Q: What is something you wish you knew before starting your campaign?

A: So many things! There are so many intricacies and details of running a campaign that I thought I had learned about, but when it comes down to actually going through with it…there’s always an “I wish I had known more” perspective. I wish I knew more about running campaigns, but I think I’ve been able to do a fairly okay job.

Q: What is some advice you have for students at UMass Boston that may be interested in running for an elected position at some point in their lives?

A: Come talk to me! I am happy to share my experience and knowledge. Also…you should do it. Go for it. If you’re really passionate about certain policy ideas, go for it. It’s important to get younger people involved, especially people from different backgrounds. It’s a lot of emotional and physical labor, and it’s a huge undertaking. You must have a lot of confidence in yourself and your ideas. But it’s very rewarding and exhilarating, and hopefully, you’ll win and be able to pass all sorts of awesome policies!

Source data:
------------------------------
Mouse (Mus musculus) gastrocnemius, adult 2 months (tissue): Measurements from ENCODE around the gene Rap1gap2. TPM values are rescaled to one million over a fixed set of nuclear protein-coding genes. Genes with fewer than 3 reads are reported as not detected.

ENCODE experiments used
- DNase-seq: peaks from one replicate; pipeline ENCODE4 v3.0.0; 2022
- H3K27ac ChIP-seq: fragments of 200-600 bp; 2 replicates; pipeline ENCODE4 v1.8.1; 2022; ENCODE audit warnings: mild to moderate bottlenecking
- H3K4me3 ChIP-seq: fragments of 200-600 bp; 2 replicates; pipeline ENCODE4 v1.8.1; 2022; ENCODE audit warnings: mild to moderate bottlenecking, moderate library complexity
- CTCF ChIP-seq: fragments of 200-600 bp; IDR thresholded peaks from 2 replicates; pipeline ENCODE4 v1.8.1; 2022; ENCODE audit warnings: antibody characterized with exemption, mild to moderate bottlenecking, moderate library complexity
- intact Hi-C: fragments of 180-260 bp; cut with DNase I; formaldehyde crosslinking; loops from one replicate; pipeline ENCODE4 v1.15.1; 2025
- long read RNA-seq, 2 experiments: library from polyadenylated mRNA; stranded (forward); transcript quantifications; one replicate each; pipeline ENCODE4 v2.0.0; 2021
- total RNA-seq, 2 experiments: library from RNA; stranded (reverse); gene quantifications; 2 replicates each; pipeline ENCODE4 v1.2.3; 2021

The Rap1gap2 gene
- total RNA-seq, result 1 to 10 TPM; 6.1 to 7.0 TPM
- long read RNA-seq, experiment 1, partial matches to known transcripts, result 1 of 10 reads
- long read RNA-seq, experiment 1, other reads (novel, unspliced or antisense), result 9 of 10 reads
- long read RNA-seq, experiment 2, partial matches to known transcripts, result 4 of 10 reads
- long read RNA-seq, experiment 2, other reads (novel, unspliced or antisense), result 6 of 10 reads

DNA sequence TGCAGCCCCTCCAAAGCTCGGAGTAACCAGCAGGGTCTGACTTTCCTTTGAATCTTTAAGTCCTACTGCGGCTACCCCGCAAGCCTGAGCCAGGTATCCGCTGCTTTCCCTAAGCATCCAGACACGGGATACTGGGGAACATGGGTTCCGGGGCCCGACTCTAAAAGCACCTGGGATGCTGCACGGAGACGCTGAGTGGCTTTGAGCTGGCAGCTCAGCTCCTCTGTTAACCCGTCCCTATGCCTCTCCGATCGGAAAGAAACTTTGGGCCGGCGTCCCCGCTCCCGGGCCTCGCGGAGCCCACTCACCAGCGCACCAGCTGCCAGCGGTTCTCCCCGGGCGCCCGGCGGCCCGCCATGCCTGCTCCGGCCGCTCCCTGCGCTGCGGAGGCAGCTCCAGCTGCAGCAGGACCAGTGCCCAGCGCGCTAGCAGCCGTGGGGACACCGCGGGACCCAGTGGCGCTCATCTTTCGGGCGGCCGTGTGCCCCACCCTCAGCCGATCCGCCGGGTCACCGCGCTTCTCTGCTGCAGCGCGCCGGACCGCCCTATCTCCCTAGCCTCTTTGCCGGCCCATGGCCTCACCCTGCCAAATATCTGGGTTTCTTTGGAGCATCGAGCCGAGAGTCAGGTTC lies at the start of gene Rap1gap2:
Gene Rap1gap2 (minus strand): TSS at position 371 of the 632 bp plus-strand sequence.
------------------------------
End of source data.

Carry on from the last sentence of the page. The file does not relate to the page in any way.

If you want to learn more about Abigail’s campaign, check out their website at www.dickson4medford.com, or follow their Facebook, Instagram, and Twitter (@dickson4medford) to receive updates about their campaign. There are also volunteer opportunities for people looking to get involved. The election is on Nov. 2, 2021, and all residents of Medford are encouraged to vote.